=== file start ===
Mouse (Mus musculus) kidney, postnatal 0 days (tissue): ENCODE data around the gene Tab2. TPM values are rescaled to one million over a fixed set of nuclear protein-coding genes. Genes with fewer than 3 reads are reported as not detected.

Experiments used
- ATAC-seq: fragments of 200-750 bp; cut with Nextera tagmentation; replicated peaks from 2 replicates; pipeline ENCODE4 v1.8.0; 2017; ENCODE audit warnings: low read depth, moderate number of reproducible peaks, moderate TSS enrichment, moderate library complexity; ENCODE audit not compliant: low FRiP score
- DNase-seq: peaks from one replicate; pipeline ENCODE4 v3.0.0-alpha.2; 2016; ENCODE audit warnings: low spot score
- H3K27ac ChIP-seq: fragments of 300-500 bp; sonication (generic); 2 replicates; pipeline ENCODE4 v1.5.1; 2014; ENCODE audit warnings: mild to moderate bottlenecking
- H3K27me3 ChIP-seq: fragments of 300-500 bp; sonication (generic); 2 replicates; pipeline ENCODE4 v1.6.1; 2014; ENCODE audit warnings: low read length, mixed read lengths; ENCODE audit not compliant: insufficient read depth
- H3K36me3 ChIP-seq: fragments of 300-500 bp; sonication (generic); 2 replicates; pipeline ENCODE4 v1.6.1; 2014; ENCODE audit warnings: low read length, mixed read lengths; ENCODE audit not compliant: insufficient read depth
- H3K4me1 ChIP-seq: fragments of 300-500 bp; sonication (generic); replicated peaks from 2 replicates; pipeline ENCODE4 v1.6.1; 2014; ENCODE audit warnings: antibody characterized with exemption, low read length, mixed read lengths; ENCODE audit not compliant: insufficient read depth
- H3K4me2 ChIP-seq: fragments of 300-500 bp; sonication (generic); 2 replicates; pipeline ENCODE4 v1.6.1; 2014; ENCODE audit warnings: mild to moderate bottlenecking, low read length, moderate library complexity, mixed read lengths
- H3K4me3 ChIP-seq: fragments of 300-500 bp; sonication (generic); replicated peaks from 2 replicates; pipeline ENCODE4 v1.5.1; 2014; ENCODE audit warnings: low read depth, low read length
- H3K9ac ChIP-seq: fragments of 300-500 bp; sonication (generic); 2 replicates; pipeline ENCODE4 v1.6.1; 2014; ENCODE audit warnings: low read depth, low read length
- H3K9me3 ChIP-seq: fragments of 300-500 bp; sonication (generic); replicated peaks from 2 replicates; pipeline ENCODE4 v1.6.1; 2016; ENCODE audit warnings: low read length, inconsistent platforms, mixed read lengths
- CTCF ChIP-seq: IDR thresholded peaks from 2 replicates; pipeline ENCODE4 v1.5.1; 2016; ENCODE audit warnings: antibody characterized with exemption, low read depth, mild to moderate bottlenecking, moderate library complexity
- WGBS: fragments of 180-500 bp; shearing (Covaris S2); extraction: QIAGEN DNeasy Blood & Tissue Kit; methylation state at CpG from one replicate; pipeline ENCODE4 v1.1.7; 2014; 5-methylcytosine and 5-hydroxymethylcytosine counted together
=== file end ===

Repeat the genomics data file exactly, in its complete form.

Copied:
Mouse (Mus musculus) kidney, postnatal 0 days (tissue): ENCODE data around the gene Tab2. TPM values are rescaled to one million over a fixed set of nuclear protein-coding genes. Genes with fewer than 3 reads are reported as not detected.

Experiments used
- ATAC-seq: fragments of 200-750 bp; cut with Nextera tagmentation; replicated peaks from 2 replicates; pipeline ENCODE4 v1.8.0; 2017; ENCODE audit warnings: low read depth, moderate number of reproducible peaks, moderate TSS enrichment, moderate library complexity; ENCODE audit not compliant: low FRiP score
- DNase-seq: peaks from one replicate; pipeline ENCODE4 v3.0.0-alpha.2; 2016; ENCODE audit warnings: low spot score
- H3K27ac ChIP-seq: fragments of 300-500 bp; sonication (generic); 2 replicates; pipeline ENCODE4 v1.5.1; 2014; ENCODE audit warnings: mild to moderate bottlenecking
- H3K27me3 ChIP-seq: fragments of 300-500 bp; sonication (generic); 2 replicates; pipeline ENCODE4 v1.6.1; 2014; ENCODE audit warnings: low read length, mixed read lengths; ENCODE audit not compliant: insufficient read depth
- H3K36me3 ChIP-seq: fragments of 300-500 bp; sonication (generic); 2 replicates; pipeline ENCODE4 v1.6.1; 2014; ENCODE audit warnings: low read length, mixed read lengths; ENCODE audit not compliant: insufficient read depth
- H3K4me1 ChIP-seq: fragments of 300-500 bp; sonication (generic); replicated peaks from 2 replicates; pipeline ENCODE4 v1.6.1; 2014; ENCODE audit warnings: antibody characterized with exemption, low read length, mixed read lengths; ENCODE audit not compliant: insufficient read depth
- H3K4me2 ChIP-seq: fragments of 300-500 bp; sonication (generic); 2 replicates; pipeline ENCODE4 v1.6.1; 2014; ENCODE audit warnings: mild to moderate bottlenecking, low read length, moderate library complexity, mixed read lengths
- H3K4me3 ChIP-seq: fragments of 300-500 bp; sonication (generic); replicated peaks from 2 replicates; pipeline ENCODE4 v1.5.1; 2014; ENCODE audit warnings: low read depth, low read length
- H3K9ac ChIP-seq: fragments of 300-500 bp; sonication (generic); 2 replicates; pipeline ENCODE4 v1.6.1; 2014; ENCODE audit warnings: low read depth, low read length
- H3K9me3 ChIP-seq: fragments of 300-500 bp; sonication (generic); replicated peaks from 2 replicates; pipeline ENCODE4 v1.6.1; 2016; ENCODE audit warnings: low read length, inconsistent platforms, mixed read lengths
- CTCF ChIP-seq: IDR thresholded peaks from 2 replicates; pipeline ENCODE4 v1.5.1; 2016; ENCODE audit warnings: antibody characterized with exemption, low read depth, mild to moderate bottlenecking, moderate library complexity
- WGBS: fragments of 180-500 bp; shearing (Covaris S2); extraction: QIAGEN DNeasy Blood & Tissue Kit; methylation state at CpG from one replicate; pipeline ENCODE4 v1.1.7; 2014; 5-methylcytosine and 5-hydroxymethylcytosine counted together